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Introduction: Excisional biopsy remains the gold standard in the diagnosis of lymphomas. However, recent studies have shown that core needle biopsy (CNB) may have similar accuracy. CNB offers several advantages over excisional biopsy, including reduced cost and morbidity, thus we set out to determine the diagnostic accuracy of CNB at Thomas Jefferson University Hospital (TJUH) to understand if this approach should be utilized more in our system.

Methods: We performed a retrospective chart review of all suspected new diagnosis of lymphoma at TJUH from January 1st, 2016 to December 31st, 2019. All CNB and excisional biopsies were reviewed. Samples were deemed inadequate if they 1. Did not provide enough tissue for a diagnosis or 2. Were too limited to fully characterize the disease. We determined the accuracy of each biopsy type, as well as their diagnostic odds ratio using a Baptista-Pike model.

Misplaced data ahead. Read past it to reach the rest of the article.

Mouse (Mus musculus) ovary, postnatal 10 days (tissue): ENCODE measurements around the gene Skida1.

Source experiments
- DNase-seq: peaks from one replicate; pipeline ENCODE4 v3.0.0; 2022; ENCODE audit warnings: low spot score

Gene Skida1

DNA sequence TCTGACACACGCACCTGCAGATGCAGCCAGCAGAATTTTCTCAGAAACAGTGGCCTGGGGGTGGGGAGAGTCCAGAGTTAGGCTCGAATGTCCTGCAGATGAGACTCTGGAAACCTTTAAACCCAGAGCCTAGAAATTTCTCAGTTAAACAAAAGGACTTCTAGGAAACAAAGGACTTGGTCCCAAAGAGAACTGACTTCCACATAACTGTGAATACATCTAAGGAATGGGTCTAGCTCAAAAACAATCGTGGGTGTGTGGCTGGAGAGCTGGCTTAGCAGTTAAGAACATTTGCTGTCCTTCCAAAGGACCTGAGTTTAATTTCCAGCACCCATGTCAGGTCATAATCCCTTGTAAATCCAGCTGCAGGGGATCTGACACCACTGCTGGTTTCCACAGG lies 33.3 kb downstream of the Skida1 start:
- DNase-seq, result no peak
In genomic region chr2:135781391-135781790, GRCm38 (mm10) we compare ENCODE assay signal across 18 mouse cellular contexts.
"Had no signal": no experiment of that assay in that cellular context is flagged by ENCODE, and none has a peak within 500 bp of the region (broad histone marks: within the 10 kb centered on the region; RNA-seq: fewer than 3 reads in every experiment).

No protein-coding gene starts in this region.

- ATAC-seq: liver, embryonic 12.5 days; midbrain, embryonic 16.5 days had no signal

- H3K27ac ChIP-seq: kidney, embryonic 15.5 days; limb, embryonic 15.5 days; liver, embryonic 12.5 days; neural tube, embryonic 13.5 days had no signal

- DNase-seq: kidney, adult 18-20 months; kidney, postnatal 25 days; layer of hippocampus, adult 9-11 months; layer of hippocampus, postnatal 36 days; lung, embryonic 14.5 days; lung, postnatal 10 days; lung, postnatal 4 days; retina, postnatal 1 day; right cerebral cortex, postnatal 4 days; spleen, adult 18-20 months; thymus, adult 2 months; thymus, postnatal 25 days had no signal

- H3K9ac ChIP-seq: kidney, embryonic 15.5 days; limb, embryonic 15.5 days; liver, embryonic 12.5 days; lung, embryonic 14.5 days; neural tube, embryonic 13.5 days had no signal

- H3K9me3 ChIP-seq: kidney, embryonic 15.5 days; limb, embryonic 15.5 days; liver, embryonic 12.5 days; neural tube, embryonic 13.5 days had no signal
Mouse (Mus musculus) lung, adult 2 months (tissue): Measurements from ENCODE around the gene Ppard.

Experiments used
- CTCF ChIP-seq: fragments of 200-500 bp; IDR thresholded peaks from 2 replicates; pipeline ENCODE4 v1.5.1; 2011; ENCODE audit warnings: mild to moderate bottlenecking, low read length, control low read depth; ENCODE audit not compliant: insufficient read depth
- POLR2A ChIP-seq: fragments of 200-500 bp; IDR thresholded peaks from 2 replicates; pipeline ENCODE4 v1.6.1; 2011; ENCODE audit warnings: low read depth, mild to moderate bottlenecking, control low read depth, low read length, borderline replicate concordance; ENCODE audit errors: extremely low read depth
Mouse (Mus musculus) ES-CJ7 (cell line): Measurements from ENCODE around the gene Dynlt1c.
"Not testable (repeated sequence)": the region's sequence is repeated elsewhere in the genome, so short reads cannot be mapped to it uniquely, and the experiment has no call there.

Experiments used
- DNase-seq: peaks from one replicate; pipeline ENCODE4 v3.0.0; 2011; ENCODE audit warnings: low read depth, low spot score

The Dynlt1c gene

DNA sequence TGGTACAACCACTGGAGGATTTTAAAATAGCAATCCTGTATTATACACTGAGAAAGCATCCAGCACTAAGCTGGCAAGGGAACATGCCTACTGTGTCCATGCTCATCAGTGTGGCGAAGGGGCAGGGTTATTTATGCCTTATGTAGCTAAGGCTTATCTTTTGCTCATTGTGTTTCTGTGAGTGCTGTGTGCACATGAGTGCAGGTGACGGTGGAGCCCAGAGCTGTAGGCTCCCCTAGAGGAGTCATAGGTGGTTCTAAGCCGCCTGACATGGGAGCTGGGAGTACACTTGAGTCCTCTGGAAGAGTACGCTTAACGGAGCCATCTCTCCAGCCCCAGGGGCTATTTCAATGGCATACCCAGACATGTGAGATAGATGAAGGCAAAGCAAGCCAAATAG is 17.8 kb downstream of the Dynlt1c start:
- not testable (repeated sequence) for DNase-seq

Results: Excisional biopsy was found to be adequate 97% (328/339) of the time, while CNB was adequate 57% (67/122) of the time. The diagnostic odds ratio for CNB was found to be 0.03583 [95% confidence interval {CI}: 0.01695 to 0.07532] (Baptista-Pike), p <0.0001 (Chi square).

Discussion: Our results indicate that excisional biopsy should remain the standard of care in the diagnosis of lymphoma for most cases at TJUH. Based on this research, a quality improvement initiative is being implemented to increase the number of excisional biopsies done at TJUH, especially in easily accessible areas.